HDTV viewers can be intensely loyal to the format and try to avoid watching standard definition programming. Some observers believe those viewers might provide an instant ratings boost to WRGB, which, generally speaking, is the region's second most popular TV news provider, after WNYT Ch. 13.
But WRGB's edge might not last for long. Other Capital Region stations on Tuesday said they are also planning to launch high definition broadcasts, though none could specify a launch date.
"We're definitely going to do it," said Rene LaSpina, general manager at WTEN Ch. 10, the ABC affiliate in Albany. "Everybody in the country has plans to do it."
LaSpina and others noted that all television stations are under federal orders to begin broadcasting only digitally by 2009, replacing the traditional analog over-the-air signal. While digital broadcasts aren't necessarily HDTV broadcasts, it's a time of change for the industry that makes stations more likely to add HD programming.
Richard Klein, director of engineering at WNYT in Menands, estimated that about 20 percent of Capital Region households have at least one high definition television and are watching the format.
And he conceded that WRGB might "get a small bump" in ratings from its switch.
But Klein added that examples in other television markets suggest that viewers tend to stick with the news station they prefer.
Nevertheless, Klein said WNYT is making plans to move to high definition broadcasting.
"Whether it's going to be this year or not is not clear at this time," he said.
Sarge Cathrall, chief engineer at Albany Fox affiliate WXXA Ch. 23, said his station has "no plans" to begin HD broadcasting anytime soon. But he added that WRGB's move might pressure other stations to follow suit.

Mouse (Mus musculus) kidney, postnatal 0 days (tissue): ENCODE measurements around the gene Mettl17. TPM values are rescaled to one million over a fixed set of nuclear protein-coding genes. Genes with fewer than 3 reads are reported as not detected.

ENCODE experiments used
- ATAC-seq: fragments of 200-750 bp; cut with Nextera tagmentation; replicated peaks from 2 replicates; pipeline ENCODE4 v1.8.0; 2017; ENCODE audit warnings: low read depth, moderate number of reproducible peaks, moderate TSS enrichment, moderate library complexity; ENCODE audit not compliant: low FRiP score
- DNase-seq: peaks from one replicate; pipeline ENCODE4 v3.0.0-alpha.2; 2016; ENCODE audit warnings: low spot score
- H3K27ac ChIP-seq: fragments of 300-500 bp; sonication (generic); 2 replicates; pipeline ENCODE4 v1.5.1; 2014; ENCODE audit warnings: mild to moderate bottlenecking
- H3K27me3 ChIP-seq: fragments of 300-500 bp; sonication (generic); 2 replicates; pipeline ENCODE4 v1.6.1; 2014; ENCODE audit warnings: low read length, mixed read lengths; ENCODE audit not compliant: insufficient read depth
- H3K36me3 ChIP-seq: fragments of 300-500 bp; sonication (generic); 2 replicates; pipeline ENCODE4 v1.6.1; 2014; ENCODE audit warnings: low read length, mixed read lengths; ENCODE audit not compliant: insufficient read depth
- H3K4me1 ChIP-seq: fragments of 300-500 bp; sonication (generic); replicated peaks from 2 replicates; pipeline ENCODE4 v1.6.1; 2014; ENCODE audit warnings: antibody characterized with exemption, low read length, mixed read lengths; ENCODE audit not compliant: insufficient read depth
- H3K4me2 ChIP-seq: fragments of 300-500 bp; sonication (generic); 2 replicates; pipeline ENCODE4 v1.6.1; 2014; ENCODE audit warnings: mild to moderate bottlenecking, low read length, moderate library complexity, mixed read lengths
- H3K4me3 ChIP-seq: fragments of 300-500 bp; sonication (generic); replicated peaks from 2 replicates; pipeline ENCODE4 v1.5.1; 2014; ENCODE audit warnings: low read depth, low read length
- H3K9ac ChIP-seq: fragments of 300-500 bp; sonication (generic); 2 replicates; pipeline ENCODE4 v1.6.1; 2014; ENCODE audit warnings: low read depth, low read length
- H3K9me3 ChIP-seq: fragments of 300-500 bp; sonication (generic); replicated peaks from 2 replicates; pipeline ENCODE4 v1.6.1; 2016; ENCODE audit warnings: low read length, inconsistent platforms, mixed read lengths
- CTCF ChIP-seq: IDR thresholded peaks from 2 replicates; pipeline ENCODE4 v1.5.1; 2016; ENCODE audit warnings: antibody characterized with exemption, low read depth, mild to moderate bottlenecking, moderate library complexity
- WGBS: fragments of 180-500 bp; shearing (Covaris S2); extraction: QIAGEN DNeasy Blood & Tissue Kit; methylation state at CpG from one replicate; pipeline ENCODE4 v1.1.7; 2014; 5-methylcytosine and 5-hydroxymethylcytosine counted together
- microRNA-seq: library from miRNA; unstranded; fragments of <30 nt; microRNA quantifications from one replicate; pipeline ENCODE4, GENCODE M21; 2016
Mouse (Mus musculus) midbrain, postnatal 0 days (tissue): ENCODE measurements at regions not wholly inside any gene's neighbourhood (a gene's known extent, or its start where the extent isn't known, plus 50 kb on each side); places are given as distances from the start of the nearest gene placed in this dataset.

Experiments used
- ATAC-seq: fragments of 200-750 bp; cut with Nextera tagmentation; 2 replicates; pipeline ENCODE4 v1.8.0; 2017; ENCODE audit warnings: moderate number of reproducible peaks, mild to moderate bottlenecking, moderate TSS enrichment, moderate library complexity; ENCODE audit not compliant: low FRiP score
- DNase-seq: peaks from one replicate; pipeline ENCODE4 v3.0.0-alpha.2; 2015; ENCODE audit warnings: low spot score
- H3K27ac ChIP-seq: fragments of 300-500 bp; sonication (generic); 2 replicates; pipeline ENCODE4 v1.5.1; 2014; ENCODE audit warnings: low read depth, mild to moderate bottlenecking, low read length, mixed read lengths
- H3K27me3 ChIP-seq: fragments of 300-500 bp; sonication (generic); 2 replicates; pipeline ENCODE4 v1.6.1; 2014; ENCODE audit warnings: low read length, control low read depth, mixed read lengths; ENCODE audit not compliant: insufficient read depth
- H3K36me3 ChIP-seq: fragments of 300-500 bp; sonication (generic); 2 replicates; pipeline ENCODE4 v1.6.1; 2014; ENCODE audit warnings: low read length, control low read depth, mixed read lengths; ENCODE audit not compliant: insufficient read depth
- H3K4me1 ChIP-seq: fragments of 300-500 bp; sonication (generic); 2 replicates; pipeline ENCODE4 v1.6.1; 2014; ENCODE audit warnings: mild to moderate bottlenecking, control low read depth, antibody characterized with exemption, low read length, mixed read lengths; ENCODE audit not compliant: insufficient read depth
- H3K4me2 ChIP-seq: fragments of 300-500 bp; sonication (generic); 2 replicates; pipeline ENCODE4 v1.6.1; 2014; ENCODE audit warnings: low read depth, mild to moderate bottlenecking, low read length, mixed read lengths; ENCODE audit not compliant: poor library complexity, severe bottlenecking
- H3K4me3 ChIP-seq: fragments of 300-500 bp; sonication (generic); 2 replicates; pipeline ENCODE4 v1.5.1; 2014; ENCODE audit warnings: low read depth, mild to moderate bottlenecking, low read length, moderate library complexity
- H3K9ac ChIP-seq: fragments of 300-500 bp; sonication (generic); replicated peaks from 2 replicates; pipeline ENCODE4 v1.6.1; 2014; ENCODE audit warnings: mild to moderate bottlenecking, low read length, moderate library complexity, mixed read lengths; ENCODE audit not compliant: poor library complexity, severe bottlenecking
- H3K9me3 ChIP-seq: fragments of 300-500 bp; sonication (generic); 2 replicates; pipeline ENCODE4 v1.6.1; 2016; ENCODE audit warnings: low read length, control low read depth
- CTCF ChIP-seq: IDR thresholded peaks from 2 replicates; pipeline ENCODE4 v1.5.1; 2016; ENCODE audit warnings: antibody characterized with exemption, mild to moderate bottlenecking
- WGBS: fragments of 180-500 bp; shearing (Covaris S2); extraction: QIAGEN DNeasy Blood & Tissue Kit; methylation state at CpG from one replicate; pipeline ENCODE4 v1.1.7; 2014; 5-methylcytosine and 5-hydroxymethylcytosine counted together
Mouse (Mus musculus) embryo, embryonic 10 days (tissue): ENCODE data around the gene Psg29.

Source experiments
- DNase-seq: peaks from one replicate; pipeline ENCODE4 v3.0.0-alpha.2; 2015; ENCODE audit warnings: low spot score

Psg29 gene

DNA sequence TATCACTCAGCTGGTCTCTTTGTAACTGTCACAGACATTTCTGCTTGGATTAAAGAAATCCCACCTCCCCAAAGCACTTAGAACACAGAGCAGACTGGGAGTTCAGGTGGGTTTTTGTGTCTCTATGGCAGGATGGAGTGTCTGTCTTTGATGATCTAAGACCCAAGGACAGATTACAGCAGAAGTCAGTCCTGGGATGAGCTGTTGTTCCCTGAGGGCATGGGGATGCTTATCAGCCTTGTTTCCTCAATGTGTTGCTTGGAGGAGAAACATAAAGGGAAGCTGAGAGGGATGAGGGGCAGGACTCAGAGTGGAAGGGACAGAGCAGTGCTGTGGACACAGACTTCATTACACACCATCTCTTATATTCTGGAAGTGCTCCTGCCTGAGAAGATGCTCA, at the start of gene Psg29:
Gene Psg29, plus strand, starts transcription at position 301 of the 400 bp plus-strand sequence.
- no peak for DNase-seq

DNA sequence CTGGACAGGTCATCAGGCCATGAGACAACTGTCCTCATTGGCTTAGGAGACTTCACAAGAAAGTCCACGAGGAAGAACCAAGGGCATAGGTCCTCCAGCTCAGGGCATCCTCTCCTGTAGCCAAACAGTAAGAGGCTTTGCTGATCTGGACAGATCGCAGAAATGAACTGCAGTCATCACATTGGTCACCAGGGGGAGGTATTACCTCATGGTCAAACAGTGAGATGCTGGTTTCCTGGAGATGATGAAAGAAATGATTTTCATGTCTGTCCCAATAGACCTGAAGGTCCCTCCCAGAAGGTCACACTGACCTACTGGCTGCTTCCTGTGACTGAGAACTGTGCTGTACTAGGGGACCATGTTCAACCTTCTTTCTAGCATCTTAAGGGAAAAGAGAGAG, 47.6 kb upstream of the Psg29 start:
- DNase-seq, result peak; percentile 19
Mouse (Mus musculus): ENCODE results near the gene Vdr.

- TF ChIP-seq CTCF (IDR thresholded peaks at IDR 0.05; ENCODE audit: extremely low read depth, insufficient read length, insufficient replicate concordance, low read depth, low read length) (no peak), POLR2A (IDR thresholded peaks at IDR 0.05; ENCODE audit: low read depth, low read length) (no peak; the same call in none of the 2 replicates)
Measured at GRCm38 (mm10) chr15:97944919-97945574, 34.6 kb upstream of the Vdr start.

Doing so requires a major financial commitment. Several officials interviewed for this story noted that the cost of the switch can easily top $1 million, requiring new cameras, software, and engineering equipment.
WRGB is owned by Freedom Communications Inc., a California company that owns seven other stations, including WCWN Ch. 45, the Niskayuna station that shares a facility with WRGB.
WCWN broadcasts a WRGB news program at 7 a.m. on weekdays, and that broadcast is also in high definition. WCWN and WRGB are the first Freedom stations to make the switch, Furlong and Lass said.
WRGB has not publicized its move, hoping to work out technical bugs before drawing attention to the broadcast. But some high def aficionados quickly noticed the change, posting comments on a local Web site devoted to the format.
"I didn't expect to see any of the Albany stations doing HD news for a while," says one comment posted on www.albanyhdtv.com. "I wonder if any of the others will follow suit this year." Chris Churchill can be reached at 454-5442 or by e-mail at firstname.lastname@example.org.
I noticed the stretched news this morning on WXXA. I thought it was accident, someone there was doing something wrong. If it was like that last night, too, then it's probably not a mistake. Guess I won't be watching their news anymore.